ASHRAE Tells Engineers: When it Comes to Smoke, Follow Local Codes

08/24/2005


What do engineers need to know to balance the health impacts of smoking with the desires of building owners and with local laws and regulations?

According to a new position document from ASHRAE, engineers should abide by local regulations and codes addressing environmental tobacco smoke (ETS). The organization also takes the position that designers should educate their clients about the substantial limitations and available benefits of engineering controls.

ASHRAE’s Environmental Tobacco Smoke Position Document provides information on the health consequences of exposure of nonsmokers to tobacco smoke in indoor environments, and on the implications of this knowledge for the design, installation and operation of HVAC systems.

While ASHRAE realizes that elimination of indoor smoking is the best way to minimize ETS exposure, it also recognizes that much of the population is exposed to ETS in workplaces, homes and public places.

As such, the Society recommends that engineers work with clients to address ETS exposure. Engineers should take into account all laws and regulations in regard to indoor smoking and develop a strategy that will result in the lowest ETS exposure to building occupants within the context of building use.

The document outlines four design and operation approaches to addressing ETS exposure in buildings:

• Banning smoking indoors

• Only allowing smoking in isolated rooms

• Allowing smoking in separate but not isolated spaces

• Allowing a mixed occupancy of smokers and nonsmokers

The document also contains information on characteristics and concentrations of ETS in indoor spaces, health effects of involuntary smoking and considerations related to HVAC system design and operation. Among ASHRAE’s findings are:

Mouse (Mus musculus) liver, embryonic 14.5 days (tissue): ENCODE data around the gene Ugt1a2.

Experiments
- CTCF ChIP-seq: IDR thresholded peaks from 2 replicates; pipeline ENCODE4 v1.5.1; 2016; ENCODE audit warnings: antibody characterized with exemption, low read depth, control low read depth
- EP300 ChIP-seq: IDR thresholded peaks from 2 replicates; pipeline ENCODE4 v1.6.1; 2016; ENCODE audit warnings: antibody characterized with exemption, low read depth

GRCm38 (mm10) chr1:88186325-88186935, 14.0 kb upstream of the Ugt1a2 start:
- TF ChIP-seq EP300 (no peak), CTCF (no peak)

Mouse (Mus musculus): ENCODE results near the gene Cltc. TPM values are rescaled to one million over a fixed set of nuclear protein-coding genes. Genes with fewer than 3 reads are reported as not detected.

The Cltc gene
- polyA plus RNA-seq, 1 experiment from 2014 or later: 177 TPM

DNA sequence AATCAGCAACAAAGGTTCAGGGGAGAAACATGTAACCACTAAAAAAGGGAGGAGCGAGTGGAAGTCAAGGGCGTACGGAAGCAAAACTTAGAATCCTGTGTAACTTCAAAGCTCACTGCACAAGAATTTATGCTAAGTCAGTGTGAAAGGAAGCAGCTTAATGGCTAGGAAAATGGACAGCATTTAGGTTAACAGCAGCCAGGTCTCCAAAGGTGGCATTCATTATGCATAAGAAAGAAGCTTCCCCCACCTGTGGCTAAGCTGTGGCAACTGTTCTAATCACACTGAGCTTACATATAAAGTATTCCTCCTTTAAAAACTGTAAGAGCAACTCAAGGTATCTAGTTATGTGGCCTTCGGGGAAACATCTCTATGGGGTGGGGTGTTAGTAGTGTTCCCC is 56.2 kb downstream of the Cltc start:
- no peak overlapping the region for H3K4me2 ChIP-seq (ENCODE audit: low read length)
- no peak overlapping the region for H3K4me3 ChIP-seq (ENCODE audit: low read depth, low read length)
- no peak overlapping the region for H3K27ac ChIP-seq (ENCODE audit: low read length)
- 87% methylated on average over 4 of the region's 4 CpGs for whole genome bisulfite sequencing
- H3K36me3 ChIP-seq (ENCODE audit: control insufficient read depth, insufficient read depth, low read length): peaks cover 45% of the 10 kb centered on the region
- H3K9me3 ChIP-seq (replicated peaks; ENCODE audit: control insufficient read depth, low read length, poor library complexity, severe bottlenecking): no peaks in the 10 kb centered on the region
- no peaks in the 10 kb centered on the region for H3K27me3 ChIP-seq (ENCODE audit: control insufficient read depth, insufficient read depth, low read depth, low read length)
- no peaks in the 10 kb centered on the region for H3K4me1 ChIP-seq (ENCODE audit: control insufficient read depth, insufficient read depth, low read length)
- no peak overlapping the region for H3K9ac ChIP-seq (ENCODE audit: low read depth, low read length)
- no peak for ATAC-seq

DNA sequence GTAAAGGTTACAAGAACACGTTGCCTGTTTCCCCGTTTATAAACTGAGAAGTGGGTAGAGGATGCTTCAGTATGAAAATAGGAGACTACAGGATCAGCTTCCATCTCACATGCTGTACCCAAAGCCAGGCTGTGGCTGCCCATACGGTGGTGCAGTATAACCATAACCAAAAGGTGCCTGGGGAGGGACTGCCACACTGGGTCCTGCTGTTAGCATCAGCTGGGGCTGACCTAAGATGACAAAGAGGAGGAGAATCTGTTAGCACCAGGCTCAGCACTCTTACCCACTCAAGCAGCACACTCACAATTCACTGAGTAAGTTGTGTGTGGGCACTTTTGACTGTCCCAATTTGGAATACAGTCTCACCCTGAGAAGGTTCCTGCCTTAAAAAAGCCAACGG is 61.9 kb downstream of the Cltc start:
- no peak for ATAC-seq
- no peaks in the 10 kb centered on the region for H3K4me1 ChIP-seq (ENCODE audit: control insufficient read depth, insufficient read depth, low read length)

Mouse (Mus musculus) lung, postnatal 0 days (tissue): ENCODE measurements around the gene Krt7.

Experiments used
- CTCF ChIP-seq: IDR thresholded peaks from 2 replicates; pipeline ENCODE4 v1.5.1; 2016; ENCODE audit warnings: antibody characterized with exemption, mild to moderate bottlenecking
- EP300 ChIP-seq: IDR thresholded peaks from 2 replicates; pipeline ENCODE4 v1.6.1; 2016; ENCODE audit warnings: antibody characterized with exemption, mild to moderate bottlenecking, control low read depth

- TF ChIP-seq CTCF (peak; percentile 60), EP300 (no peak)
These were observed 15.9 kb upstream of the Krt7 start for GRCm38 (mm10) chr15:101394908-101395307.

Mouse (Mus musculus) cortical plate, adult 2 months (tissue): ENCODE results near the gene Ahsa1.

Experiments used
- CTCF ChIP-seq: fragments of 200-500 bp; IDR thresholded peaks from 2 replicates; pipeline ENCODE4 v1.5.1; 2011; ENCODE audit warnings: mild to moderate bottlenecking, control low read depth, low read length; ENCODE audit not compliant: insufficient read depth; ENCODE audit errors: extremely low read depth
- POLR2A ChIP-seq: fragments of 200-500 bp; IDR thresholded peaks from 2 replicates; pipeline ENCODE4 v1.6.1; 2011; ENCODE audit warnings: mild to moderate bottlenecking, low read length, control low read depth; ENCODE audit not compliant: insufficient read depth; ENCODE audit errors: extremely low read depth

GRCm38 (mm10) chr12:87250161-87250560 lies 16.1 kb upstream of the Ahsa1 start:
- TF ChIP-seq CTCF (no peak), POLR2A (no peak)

• It is the consensus of the medical community and its cognizant authorities that ETS is a health risk, causing lung cancer and heart disease in adults, and exacerbation of asthma, lower respiratory illnesses and other adverse effects on the respiratory health of children.

• Currently, the only way to effectively eliminate health risk associated with indoor exposure is to ban smoking activity.

• Although complete separation and isolation of smoking rooms can control ETS exposure in non-smoking spaces in the same building, adverse health effects for the occupants of the smoking room cannot be controlled by ventilation.

• No other engineering approaches, including current and advanced dilution ventilation or air-cleaning technologies, have been demonstrated or should be relied on to control health risks from ETS exposure in spaces where smoking occurs. Some engineering measures may reduce that exposure and the corresponding risk to some degree while also addressing to some extent the comfort issues of odor and some forms of irritation.

• An increasing number of local and national governments, as well as many private building owners, are implementing bans on indoor smoking.

• Because of ASHRAE’s mission to act for the benefit of the public, it encourages elimination of smoking in the indoor environment as the optimal way to minimize ETS exposure.

To obtain a free copy of the ASHRAE Environmental Tobacco Smoke Position Document, go to “position documents” at www.ashrae.org .





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